Tips to Prepare Your Living Quarters for Baby
Preparing for an addition to the family is a busy — but also incredibly exciting — time. You’ve got doctor appointments, showers, classes and more on your plate.
And, on top of it all, you’re supposed to get the house ready for a new baby before it’s even here?
Relax. Baby-proofing your home doesn’t need to be stressful. Most of the tasks, in fact, are quite easy, and these tips will help you get started.
General Baby-Proofing Tips
Whether you’re expecting a baby or you already have kids, you should do the following, according toKidsHealth.org:
- Learn the age-appropriate forms of CPR and the Heimlich maneuver.
- Install smoke and carbon monoxide detectors on each level of your home, with smoke detectors inside each bedroom and outside of sleeping areas, and check them regularly to ensure they are operating properly.
- Make a first-aid kit that contains emergency instructions.
- Keep a list near the phone with the following information for you and any caregivers:
- 1-800-222-1222: The number for the American Association of Poison Control Centers
- Cell-phone numbers or emergency contact information for family members, relatives and neighbors
- Your pediatrician’s phone number
Around the House
First of all, get a head start — tidy up wherever possible during those last few weeks of pregnancy, says organization expert Andrea Shirey, owner of Sigh of Relief Organizing in the Seattle area. “One of the good things about babies is that they don’t do much in the beginning, so you can ease into baby-proofing your home,” she says. “But you don’t want to be tripping over piles of laundry on the way to feeding your little peanut at 3 a.m.”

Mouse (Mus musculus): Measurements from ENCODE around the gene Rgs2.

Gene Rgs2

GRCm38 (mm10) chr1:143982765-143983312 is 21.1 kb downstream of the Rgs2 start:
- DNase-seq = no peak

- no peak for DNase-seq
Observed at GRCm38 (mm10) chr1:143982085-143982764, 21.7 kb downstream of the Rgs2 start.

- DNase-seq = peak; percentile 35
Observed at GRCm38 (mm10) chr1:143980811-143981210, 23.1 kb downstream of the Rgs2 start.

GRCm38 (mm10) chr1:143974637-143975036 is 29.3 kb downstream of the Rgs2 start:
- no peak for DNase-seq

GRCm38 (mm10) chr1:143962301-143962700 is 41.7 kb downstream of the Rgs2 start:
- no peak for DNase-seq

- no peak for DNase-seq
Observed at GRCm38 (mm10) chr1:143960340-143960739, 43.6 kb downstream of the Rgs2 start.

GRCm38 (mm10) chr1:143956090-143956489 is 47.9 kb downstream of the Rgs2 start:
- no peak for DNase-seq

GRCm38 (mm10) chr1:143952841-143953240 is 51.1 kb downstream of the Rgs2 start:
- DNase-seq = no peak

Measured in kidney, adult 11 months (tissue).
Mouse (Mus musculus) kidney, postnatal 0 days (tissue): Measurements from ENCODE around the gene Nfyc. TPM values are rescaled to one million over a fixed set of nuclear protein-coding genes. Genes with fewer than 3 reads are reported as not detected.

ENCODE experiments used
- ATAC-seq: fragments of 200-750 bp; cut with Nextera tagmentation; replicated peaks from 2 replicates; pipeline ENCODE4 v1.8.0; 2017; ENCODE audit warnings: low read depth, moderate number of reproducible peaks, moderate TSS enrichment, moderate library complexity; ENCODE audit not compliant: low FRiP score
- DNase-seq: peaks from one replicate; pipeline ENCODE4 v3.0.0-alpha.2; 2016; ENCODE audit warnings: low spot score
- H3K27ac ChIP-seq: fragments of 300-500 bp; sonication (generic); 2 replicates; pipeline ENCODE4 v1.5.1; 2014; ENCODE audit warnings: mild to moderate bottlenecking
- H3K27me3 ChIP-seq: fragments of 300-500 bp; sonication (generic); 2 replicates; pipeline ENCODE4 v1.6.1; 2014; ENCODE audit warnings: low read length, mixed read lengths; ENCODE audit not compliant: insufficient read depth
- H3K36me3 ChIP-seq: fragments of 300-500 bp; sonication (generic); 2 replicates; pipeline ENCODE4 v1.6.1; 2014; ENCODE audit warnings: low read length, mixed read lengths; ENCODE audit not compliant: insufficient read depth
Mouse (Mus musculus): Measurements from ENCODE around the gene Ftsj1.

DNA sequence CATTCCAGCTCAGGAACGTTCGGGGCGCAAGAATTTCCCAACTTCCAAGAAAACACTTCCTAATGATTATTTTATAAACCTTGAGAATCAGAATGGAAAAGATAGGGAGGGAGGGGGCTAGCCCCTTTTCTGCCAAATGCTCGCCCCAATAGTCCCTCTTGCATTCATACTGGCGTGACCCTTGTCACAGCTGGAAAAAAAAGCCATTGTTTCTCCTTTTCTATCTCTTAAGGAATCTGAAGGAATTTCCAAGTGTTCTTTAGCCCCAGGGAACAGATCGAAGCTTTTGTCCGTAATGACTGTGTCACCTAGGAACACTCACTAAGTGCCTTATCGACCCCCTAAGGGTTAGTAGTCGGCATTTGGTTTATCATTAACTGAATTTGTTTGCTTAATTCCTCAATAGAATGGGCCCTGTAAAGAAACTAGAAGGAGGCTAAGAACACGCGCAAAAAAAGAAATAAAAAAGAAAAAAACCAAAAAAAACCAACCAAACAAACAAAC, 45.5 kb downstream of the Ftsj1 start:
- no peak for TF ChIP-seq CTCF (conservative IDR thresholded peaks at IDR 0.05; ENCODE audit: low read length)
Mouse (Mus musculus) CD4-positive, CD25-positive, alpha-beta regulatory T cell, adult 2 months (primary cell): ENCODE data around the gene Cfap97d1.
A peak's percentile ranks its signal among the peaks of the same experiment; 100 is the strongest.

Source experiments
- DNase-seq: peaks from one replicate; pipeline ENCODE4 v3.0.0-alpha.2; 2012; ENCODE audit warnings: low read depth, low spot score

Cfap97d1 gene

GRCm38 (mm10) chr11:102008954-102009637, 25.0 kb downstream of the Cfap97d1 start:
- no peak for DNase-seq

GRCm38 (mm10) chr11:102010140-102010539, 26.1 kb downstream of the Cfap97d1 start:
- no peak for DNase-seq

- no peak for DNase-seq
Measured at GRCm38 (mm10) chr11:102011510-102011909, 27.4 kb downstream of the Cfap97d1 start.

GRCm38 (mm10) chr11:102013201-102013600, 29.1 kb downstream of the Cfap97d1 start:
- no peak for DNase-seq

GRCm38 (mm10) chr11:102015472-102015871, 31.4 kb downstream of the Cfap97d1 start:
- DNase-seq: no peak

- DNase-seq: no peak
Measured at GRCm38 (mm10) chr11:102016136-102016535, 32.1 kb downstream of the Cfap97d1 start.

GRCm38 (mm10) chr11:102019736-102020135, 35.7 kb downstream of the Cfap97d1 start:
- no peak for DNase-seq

Here are some other tips from such experts as the National Safety Council (NSC) and the Consumer Product Safety Commission (CPSC):
- Keep long strings, cords or ribbons — and toys with them — away from infants and young children. Don’t ever hang such toys in a crib. And don’t attach pacifiers to strings or ribbons around a baby’s neck.
- Look around your house for small objects that can be swallowed. Even coins or a deflated balloon can pose a risk. Keep those items off of floors and tables.
- Use anti-scald devices for faucets and showerheads, and lower your water heater settings to 120 degrees Fahrenheit. Bathwater for a baby should be 100 degrees Fahrenheit — always check the temperature with your wrist or elbow before putting in baby.
- Install corner and edge bumpers for tables and other furniture to help prevent injuries from falls once your baby turns into a toddler.
- Anchor heavy furniture and appliances that could fall on young children. Even a television or small bookshelf can cause significant injuries. These should be attached securely to the floor or a wall.
In the Nursery
Cribs made after 1974 must meet strict safety standards, according to the NSC. But, there are still things to watch for, regardless of when your crib was made, including:
- Make sure the mattress fits tightly, so there are no gaps that an infant could fall into.
- The crib should not have pillows, large stuffed animals, plastic sheets or other suffocation hazards.
- The crib should be placed away from windows and pull cords on window coverings. According to the CPSC, homes with young children should use cordless window coverings to prevent strangulation. The Window Covering Safety Council assists families that cannot afford new, cordless coverings.
Baby-proofing your home does more than simply keep your child safe — the peace of mind it provides will allow you to enjoy this special time with your little one. After all, it won’t be long until your baby becomes more mobile, and you’ll need to consider things such as cabinet locks, outlet covers and safety gates.
And, before you know it, you’ll be handing over the car keys and wondering where the years went.
Review Your Insurance Coverage Before Baby Arrives
Call your independent insurance agent about a month before your due date to discuss whether you need to update your car insurance, home insurance or renters insurance to account for this exciting new phase of life